Five words: Lower Snake River dam removal. Removing the dams would prevent water temperatures in the Lower Snake River from reaching levels that caused the massive fish kills seen in 2015 and 2021. 

In our view, we must unite around solutions to remove the four Lower Snake River dams and reinvest in regional transportation, irrigation, and energy infrastructure. Working together, we can honor Tribal rights and interests and secure a future that includes salmon, agriculture, and clean energy. 

The situation is dire. But there’s still time to restore the Snake’s and Columbia’s once-mighty salmon runs. Other dam removals in the Columbia Basin and the Pacific Northwest have resulted in dramatic and immediate improvements in salmon survival. There is every reason to believe the same would be true in the Snake River. 

CBB: Will it be the states that enforce temperature limits at the dams? What happens if no progress? Litigation? If the Army Corps does not comply with the permits’ requirements to address the dams’ temperature pollution, Columbia Riverkeeper, the states, or EPA can bring an enforcement action against the Army Corps under the Clean Water Act.

CBB: EPA tucked its 2021 “Cold Water Refuge Plan” into the TMDL and added temperature, flow and cold water refuge targets for 13 tributary sites. The plan identifies cold water refuges along salmon and steelhead migration routes in the lower mainstem Columbia River. What’s your view of the plan and its potential effectiveness? 

Cold water refuges are an important part of many freshwater ecosystems, including in the Columbia River basin. EPA’s Cold Water Refuges report is an informative document that explains where cold water refuges currently exist in the Lower and Mid-Columbia, as well as how salmon and steelhead use them. The Cold Water Refuges report does not—despite its inclusion in the TMDL—explain who is responsible for protecting and enhancing the existing cold water refuges in the Columbia or prescribe where and how to create additional refuges. Essentially, the Cold Water Refuges report contains a lot of good information, but is not a “plan” as it does not require any entity to take any specific action, and therefore is unlikely to improve water temperature conditions or fish survival without further action.   

CBB: Columbia Riverkeeper over the years has been the leading group in addressing through litigation oil pollution at Columbia and Snake River dams. Riverkeeper has continually said the dams have a troubling history of acute oil spills and regular oil leaks, and other pollution. What is the status of this issue today? Is oil pollution at the dams being reduced? 

The Army Corps recently admitted that, thanks to our litigation, oil handling practices and accountability at the dams has improved, and this has resulted in less oil entering the Columbia and Snake rivers. While certain dams still lack final Clean Water Act permits, our litigation has already made a difference in the amount of oil reaching the river.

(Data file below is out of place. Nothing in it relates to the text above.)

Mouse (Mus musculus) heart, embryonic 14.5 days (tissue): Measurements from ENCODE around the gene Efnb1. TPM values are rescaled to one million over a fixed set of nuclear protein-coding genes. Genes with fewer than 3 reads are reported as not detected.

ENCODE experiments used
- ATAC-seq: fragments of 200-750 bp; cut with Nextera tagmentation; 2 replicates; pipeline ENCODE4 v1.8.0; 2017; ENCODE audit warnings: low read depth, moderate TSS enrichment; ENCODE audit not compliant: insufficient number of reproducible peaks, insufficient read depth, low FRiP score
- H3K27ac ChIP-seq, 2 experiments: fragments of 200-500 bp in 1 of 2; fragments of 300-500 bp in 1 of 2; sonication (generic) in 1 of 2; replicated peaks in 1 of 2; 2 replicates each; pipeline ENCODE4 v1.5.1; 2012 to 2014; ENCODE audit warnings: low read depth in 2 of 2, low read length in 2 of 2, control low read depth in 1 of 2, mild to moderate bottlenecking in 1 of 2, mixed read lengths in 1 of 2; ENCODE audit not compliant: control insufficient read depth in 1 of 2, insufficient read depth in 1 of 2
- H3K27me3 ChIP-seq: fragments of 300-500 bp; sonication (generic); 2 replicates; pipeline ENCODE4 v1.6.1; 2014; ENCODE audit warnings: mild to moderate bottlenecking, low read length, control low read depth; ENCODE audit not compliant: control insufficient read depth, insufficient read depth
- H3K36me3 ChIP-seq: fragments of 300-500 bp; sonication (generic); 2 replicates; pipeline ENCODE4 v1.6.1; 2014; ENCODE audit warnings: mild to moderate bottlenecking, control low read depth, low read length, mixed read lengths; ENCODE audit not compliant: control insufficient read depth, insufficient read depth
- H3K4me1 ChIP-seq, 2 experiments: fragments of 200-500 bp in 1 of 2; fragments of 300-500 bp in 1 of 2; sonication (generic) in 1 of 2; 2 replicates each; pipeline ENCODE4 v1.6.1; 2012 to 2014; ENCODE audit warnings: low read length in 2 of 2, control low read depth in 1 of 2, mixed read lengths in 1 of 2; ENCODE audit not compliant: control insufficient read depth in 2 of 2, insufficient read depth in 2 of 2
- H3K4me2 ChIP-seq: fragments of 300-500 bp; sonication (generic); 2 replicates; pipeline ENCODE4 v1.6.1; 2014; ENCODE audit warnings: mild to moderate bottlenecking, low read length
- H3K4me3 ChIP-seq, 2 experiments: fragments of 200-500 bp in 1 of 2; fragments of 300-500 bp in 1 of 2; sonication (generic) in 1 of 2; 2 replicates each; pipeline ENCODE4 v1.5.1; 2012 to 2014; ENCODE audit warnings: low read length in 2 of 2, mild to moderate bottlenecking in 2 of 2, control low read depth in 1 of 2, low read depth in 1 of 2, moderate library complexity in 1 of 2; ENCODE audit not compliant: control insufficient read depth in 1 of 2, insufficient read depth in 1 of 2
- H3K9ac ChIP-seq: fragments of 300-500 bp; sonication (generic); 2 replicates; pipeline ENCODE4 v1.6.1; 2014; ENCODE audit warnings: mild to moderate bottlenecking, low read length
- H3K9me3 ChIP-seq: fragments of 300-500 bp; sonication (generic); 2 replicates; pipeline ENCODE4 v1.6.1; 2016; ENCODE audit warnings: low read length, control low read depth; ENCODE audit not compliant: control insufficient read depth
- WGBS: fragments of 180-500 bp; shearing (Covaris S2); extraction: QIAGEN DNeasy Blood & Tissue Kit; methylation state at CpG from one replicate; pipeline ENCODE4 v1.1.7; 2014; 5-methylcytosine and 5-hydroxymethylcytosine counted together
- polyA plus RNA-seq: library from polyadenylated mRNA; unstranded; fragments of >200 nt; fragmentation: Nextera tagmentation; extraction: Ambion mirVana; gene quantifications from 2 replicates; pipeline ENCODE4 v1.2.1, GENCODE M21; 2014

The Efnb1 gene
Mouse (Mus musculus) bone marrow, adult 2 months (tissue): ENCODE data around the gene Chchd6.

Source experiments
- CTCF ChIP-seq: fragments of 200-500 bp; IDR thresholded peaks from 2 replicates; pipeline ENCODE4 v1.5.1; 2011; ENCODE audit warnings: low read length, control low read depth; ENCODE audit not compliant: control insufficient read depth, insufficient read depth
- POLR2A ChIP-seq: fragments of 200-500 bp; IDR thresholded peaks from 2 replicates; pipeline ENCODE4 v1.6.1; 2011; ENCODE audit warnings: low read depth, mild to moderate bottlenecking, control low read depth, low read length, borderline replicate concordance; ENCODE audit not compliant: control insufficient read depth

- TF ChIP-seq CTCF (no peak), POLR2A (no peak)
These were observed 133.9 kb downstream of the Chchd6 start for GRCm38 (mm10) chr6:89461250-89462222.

CBB: Toxicity in Columbia River fish species is another issue in which Columbia Riverkeeper has been involved. Over the years research has shown alarming levels of heavy metals, toxic flame retardants, cancer-causing PCBs, and endocrine disrupting chemicals in some fish species, including salmon and steelhead. Can we assume that today these toxins are being reduced in the river?

Columbia Riverkeeper, along with many partners, tribes, state governments, and EPA are working to combat new and legacy sources of toxic contamination in the fish we eat. Some of those efforts are showing progress. We must celebrate incredible success stories, from Oregon’s historic decision to adopt some of the nation’s most protective water quality standards to protect people’s health to Clean Water Act enforcement to Pesticide Stewardship Partnerships. But monitoring of pollution in fish tissue is limited, and new chemicals are emerging all the time and reaching the river in ways that evade traditional treatment and Clean Water Act protections. We have a lot of work to do to protect all people that eat locally-caught fish. 

CBB: A common refrain from some in Columbia River basin salmon recovery circles is that there is too much litigation. As Executive Director of a group that has effectively used litigation and often wins in court, how would you characterize the role of litigation in Columbia Basin salmon recovery?

Critical. Our government and industries–from hydro to ag to corporate polluters–had decades to prevent Endangered Species Act listings. And they’ve had decades to recover the the Northwest’s iconic salmon and steelhead. They failed. Litigation has, and will continue to be, critical to ensure the Columbia remains swimmable and fishable for generations to come. Uncertainty about the future of salmon abounds. We promise this: Columbia Riverkeeper will keep advocating for healthy, harvestable runs of Columbia Basin salmon—in the courtroom, streets, and media, and in Congress. Salmon, and the species and cultures they support, are simply too important to the Pacific Northwest to do anything else.

For background on some of the topics discussed above see:


— CBB, September 23, 2021, “Temperature TMDL: EPA Outlines Details Of A Warming Columbia/Snake River Exceeding Water Quality Standards,”

— CBB, August 19, 2021, “Can We Cool Down Columbia, Snake Rivers For Salmon, Steelhead? EPA Says Dams, Climate Change ‘Dominant Sources of Impairment,’”

— CBB, January 8, 2021, “EPA Releases Final ‘Cold Water Refuges Plan’ Identifying Cooler Water Zones In Lower Columbia That Give Salmonids Relief From High Temps,”

— CBB, April 2, 2020, “EPA Loses Again In Ninth Circuit, Must Move Forward On Setting Temperature Limits For Columbia/Snake River, Or  Appeal To Supreme Court,”

— CBB, September 18, 2020, “EPA’s TMDL Document Aimed At Keeping Water Temps Healthy For Columbia/Snake Salmon Draws Far-Ranging Criticisms,”

— CBB, May 21, 2020, “EPA Releases Temperature Limit Study (TMDL) For Columbia/Snake River; Linked To State Water Quality Permits For Mainstem Dams,”

— CBB, March 5, 2020, “EPA Challenges Appeals Court Ruling On Setting Temperature Limits For Columbia/Snake Rivers, Wants Re-hearing,”

More news from CBB: